Mythical Monday: The Redcap by Mae Clair

bigstock-Spooky-Castle-8290225Malevolent spirits are always a hot button topic during the days leading up to Halloween.

The ghastly creature I’d like to introduce you to today will never be mistaken for anything less than monstrous. Though not exceptionally tall, the redcap is a murderous goblin that secrets himself in the crumbling ruins of old castles along the border between England and Scotland. This heinous creature derives its name from the red cap on his head, the color achieved by soaking the hat in human blood.

It is the goblin’s lot in life to constantly seek new victims for should their cap dry out, their life will end. Because they must constantly kill to remain alive, they often move from castle to watchtower or any pile of crumbling stone that may provide temporary residence and shelter them from witchfinders and exorcists.

From a distance, a redcap may be mistaken for a stocky old man with a gray beard, but there is nothing arthritic about their movements. These vile creatures are capable of remarkable speed even though they shod their feet with iron boots. Possessed of burning red eyes, lethally pointed teeth and eagle claws in place of hands, they are the spawn of nightmares. Some tales say they carry a pikestaff or scythe to aid in killing. Small in stature, they have incredible strength and can easily overpower a grown man.

After making a kill, the goblin will drink his victim’s blood then dip his cap in what remains, renewing its crimson hue. It is impossible to outrun or even out power a redcap, but like most creatures of faerie, they are not without weakness. Brandishing a crucifix will send them fleeing, and reciting any passage from the Bible aloud will make them disappear instantly.

One of the things that fascinate me most about folklore is how even those creatures that seem indestructible at first glance always have some type of fatal fragility. Thank goodness for Bible verses and crucifixes! I would not want to meet a redcap even on Halloween.

What about you? *queue spooky music*

25 thoughts on “Mythical Monday: The Redcap by Mae Clair

    • He’ll make a great Halloween presentation, Sue!

      Because of doing NaNoWriMo in November, I actually have all of my Mythical Monday blog posts written, formatted, and scheduled through December 16th. The Jersey Devil is the subject of my November 4th post 🙂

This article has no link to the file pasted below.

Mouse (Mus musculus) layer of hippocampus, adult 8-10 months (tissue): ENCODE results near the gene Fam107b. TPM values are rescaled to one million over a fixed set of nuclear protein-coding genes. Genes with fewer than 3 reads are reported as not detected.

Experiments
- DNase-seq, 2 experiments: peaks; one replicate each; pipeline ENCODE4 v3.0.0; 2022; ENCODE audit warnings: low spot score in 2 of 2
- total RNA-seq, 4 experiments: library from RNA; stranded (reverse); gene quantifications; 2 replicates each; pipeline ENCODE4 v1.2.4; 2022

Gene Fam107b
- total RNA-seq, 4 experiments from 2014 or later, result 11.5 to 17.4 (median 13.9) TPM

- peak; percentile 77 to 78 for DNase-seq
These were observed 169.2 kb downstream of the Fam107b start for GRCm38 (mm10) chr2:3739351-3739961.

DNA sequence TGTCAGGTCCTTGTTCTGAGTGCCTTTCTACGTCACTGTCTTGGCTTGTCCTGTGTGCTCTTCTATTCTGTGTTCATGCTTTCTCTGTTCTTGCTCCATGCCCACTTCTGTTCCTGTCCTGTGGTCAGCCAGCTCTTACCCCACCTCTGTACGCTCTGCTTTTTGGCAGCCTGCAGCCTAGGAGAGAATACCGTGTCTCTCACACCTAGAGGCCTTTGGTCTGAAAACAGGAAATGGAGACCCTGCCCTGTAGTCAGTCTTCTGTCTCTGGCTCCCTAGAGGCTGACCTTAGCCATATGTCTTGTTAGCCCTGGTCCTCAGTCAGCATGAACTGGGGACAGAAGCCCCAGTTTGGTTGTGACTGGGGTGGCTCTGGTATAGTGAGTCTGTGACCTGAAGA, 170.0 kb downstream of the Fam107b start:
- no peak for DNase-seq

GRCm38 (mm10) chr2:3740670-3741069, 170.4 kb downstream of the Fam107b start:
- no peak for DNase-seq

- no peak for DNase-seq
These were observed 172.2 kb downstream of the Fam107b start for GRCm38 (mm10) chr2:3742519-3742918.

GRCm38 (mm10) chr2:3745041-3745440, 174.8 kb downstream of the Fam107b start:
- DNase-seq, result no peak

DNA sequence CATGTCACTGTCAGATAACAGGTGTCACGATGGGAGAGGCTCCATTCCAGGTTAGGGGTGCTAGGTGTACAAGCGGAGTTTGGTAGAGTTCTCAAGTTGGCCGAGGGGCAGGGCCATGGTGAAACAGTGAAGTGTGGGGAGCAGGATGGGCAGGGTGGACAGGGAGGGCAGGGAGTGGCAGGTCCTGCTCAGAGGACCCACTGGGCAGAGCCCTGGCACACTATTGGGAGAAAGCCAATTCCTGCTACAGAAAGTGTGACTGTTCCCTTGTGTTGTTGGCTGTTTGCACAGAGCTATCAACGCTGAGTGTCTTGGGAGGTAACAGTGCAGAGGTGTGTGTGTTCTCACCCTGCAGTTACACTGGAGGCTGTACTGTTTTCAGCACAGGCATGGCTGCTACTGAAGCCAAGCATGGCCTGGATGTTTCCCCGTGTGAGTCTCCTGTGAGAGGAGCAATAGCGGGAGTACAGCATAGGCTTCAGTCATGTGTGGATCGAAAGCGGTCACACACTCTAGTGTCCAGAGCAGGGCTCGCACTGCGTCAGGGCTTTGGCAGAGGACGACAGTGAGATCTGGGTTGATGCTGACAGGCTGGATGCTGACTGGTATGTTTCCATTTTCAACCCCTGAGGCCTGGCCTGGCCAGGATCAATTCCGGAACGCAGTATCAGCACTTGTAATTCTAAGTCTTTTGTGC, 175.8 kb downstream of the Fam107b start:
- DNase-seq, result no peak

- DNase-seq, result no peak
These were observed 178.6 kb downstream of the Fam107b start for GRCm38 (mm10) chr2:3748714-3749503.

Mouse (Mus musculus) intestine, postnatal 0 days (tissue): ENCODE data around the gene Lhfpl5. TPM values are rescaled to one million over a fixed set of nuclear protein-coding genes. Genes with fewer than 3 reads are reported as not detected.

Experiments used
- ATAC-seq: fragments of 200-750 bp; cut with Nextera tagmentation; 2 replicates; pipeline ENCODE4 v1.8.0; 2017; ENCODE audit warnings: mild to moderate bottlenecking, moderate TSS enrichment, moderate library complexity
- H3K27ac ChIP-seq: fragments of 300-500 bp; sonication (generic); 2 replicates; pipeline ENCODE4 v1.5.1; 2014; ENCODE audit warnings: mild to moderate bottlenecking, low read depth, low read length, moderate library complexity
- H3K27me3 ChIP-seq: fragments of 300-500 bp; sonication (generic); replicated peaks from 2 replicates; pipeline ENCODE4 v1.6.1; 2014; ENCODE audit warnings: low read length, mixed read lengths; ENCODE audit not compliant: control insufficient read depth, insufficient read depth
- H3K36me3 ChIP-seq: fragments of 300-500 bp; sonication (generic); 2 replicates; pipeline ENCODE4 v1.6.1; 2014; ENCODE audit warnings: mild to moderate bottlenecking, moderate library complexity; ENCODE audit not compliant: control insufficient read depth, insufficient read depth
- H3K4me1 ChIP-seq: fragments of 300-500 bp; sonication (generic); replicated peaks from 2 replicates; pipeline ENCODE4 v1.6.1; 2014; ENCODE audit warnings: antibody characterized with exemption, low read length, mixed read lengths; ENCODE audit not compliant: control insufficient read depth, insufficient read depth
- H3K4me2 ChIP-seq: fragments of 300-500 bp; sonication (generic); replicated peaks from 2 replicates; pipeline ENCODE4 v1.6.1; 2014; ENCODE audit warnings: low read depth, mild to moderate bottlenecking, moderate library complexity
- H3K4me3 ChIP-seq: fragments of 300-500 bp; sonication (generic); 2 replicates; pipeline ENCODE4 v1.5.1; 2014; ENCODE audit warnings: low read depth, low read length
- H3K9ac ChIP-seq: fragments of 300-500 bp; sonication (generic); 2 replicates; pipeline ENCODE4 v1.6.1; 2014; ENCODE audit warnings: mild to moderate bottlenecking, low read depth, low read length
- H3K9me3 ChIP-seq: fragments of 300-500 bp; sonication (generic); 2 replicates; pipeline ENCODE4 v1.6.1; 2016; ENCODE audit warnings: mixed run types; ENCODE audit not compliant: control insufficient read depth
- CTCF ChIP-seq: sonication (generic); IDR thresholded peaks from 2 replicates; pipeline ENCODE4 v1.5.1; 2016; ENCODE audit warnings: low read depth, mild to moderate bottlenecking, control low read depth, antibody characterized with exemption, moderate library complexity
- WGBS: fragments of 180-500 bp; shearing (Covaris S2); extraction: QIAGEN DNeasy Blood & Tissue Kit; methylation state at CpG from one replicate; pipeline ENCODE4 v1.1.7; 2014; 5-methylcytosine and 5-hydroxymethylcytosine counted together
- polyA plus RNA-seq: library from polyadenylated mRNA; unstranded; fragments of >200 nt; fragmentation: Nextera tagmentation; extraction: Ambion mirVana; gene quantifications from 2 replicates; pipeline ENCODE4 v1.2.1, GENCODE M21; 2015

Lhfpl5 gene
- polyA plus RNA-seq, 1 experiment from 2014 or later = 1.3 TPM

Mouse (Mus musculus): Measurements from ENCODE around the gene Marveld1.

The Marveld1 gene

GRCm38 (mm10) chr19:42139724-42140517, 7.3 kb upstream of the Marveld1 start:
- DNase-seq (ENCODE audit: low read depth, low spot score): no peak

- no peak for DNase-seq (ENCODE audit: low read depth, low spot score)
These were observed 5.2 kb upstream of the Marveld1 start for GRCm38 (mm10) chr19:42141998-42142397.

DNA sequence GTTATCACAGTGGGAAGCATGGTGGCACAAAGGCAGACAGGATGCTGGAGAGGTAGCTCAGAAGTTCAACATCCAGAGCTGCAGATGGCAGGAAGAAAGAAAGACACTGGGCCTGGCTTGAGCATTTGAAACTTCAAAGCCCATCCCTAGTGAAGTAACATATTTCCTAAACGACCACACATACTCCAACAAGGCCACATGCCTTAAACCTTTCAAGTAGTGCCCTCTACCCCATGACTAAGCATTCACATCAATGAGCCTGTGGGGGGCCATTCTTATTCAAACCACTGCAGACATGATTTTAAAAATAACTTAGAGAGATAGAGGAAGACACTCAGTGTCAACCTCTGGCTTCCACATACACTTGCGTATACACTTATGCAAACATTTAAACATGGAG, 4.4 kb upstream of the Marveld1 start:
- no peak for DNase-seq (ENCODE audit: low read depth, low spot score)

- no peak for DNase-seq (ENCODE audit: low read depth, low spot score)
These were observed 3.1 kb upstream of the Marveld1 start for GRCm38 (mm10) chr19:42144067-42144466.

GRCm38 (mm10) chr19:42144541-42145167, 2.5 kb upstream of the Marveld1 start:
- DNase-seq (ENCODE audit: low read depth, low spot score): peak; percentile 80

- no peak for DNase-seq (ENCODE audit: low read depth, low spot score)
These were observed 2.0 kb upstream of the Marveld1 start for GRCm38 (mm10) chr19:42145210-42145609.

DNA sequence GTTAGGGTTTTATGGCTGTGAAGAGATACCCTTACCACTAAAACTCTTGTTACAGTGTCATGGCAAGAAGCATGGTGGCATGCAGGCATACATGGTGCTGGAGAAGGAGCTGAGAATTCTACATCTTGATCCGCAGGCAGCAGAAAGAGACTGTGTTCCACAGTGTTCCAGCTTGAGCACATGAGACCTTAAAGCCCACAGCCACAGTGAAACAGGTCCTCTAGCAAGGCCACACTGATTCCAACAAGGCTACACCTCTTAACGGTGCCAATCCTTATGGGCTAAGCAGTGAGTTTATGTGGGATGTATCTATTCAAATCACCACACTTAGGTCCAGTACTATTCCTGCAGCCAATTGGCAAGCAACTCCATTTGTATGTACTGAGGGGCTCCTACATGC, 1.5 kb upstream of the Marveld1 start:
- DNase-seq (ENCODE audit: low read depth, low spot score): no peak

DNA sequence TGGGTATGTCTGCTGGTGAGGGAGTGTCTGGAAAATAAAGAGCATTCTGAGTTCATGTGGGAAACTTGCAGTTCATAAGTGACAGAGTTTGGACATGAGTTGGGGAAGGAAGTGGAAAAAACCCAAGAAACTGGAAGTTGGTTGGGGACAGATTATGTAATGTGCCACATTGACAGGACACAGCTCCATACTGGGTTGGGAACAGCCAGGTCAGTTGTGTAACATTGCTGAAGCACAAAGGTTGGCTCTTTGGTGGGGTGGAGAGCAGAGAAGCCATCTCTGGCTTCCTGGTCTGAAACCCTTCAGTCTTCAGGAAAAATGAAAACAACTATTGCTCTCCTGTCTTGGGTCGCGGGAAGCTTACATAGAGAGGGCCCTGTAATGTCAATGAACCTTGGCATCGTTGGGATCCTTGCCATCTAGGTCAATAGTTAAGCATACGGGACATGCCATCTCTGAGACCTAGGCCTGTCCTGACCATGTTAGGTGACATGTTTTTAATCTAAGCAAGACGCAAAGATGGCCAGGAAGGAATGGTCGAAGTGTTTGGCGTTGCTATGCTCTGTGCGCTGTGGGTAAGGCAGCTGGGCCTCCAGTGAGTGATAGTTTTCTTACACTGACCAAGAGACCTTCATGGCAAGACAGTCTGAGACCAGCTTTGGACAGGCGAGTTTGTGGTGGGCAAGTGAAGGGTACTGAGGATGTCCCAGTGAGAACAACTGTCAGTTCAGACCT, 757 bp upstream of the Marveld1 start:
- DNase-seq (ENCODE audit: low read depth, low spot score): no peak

1. Eeek! Definitely wouldn’t want to run across one of these guys! It doesn’t get much creepier than this one. I notice the similarities with vampires, the need for human blood, thwarted by crucifixes. Makes me wonder: who came first, the vampire or the redcap goblin? Much different than the chicken or the egg question 😉


    • LOL! Great question, L.J. As I was writing this post, I was thinking of the similarities between the too as well. It seems like many creatures of folklore are thwarted by the same items or crave the same things (like human blood). Those poor early villagers – – everything and everyone set out to prey on them once the sun set! 😀


    • That would definitely be a nasty fate! I guess once you’ve been snacked on by a Redcap, you’re finished, LOL. It is interesting to wonder what gave this particular strain of goblin birth. Maybe a curse? There seemed to be a lot of them tossed around in the “old days!”

      I’m with you on the shudder, Debbie!


    • Another castle visitor! You and Daisy have me jealous thinking about those beautiful castles and crumbling ruins over there. One of the downsides of America being such a young country.

      Yep, pack the crucifix just to be safe 🙂


    • Interesting thing….apparently any bible verse works, New Testament or Old. Vile creatures. I guess the sound of scripture spoken aloud sends them fleeing in terror or robs them of power so they instantly vanish.

      I have a feeling villagers in the area were probably extremely well-versed in scripture! 🙂


    • Also weird that creatures of Faerie were usually fearful of iron, yet this nasty guy made his boots from it.

      I’m with you, Sheri. I’d be hightailing it for the countryside. Great to see you here! 🙂


  2. Mae,

    You always have something interesting and unique. I’ve only heard of them once before, in Laurell K Hamilton’s Meredith Gentry Series. Creepy. Nice job.


  3. It’s amazing how many creepy creatures abound in story and mythology. I learn something new every time I read your blog, Mae. Thanks for sharing. It’s gotten me closer the Halloween mood now that back in my routine again.


    • Hi, Stanalei! I’m in Halloween mode too. I love myth and folklore any time of year but October is extra perfect for examining all the weird creatures and legends out there. Thanks for checking out the redcap!


  4. It’s funny what great beasts can be bested by in lore. Just a line of The Bible? Wow. Love how eerie they sound. Great pre-Halloween post. 🙂


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